According to outraged liberal snowflakes in Iowa, it's blatantly racist to wear the colors of the American flag to an American high school basketball game:

Supporters of the Des Moines North High School basketball team, many of whose players are from refugee families, were offended when fans of Valley High School's basketball team wore red, white and blue last week, The College Fix reports.

"This is an example of BLATANT racism," said Ty Leggett, a Valley High School alum, on the Valley High School - WDMCS Facebook page. "ALL participating should have been pulled and banned from ALL VHS extracurricular events for the remainder of the year! As a parent, I'd be mortified that my son or daughter thought this way, acted in this fashion and refrained from taking a stand against this 21st century inexcusable behavior!"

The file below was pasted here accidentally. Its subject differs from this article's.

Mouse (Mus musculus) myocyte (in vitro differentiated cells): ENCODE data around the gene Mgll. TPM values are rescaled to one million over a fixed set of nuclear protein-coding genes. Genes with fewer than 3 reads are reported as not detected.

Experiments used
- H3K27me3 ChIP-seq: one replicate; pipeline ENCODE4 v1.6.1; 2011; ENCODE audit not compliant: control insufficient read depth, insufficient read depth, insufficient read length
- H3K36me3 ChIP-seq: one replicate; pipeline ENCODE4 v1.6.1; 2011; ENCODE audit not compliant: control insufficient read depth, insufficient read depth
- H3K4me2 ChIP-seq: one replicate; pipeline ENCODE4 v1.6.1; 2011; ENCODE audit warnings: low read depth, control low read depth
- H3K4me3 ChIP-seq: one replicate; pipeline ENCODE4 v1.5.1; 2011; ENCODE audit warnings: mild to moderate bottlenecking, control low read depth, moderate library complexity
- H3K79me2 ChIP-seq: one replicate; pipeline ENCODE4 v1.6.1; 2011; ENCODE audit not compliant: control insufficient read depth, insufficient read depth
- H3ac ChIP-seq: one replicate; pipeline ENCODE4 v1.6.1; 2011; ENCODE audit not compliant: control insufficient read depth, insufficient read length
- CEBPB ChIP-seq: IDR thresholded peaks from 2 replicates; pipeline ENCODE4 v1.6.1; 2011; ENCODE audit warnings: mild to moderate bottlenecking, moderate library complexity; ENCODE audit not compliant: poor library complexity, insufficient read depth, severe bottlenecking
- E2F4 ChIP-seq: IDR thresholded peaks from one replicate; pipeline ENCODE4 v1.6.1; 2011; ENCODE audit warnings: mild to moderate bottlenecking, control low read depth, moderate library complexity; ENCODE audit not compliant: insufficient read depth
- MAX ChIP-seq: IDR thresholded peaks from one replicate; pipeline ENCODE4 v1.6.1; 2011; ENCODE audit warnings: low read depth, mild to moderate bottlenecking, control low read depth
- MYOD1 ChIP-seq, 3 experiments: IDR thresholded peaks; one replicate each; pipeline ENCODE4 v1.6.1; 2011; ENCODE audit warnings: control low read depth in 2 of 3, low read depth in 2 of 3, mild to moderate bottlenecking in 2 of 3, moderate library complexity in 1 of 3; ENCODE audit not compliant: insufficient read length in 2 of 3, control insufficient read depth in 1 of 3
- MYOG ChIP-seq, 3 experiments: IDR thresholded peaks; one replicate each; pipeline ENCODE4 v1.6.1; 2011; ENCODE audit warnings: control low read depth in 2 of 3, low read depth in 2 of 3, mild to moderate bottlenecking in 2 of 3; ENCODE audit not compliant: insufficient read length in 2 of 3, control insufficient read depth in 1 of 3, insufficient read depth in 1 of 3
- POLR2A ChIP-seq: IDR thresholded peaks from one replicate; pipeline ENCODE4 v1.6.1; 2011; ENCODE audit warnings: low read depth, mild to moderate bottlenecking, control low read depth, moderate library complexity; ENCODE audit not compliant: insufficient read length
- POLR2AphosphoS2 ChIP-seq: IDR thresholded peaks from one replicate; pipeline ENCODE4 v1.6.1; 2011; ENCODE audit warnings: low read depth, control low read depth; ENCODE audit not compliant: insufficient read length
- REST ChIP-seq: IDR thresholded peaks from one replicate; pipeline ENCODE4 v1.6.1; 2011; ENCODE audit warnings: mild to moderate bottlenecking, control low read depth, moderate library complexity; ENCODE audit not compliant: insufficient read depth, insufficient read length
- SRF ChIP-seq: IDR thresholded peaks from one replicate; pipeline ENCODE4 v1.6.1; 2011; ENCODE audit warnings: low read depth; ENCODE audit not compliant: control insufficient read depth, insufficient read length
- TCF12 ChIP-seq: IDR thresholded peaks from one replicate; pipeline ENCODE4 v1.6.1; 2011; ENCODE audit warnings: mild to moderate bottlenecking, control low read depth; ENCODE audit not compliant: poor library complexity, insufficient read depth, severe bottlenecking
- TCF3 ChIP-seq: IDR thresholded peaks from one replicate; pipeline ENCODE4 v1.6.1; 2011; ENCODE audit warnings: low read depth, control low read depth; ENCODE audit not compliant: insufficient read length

Herein lies the issue: Valley High School's student body is predominantly white. So by wearing the colors of the American flag to a game against a more diverse school, "it strongly implies that the other team, the less white team, is less American."

Oh, boy.

As Valley High student Mallorie Paige Sander aptly pointed out:

This country is the United States of America and our country colors are red, white, and blue no matter what color of skin you have or what race you are. The intentions to offend anyone by wearing USA themed clothing was no where in the thoughts of any of our student body, why would it be?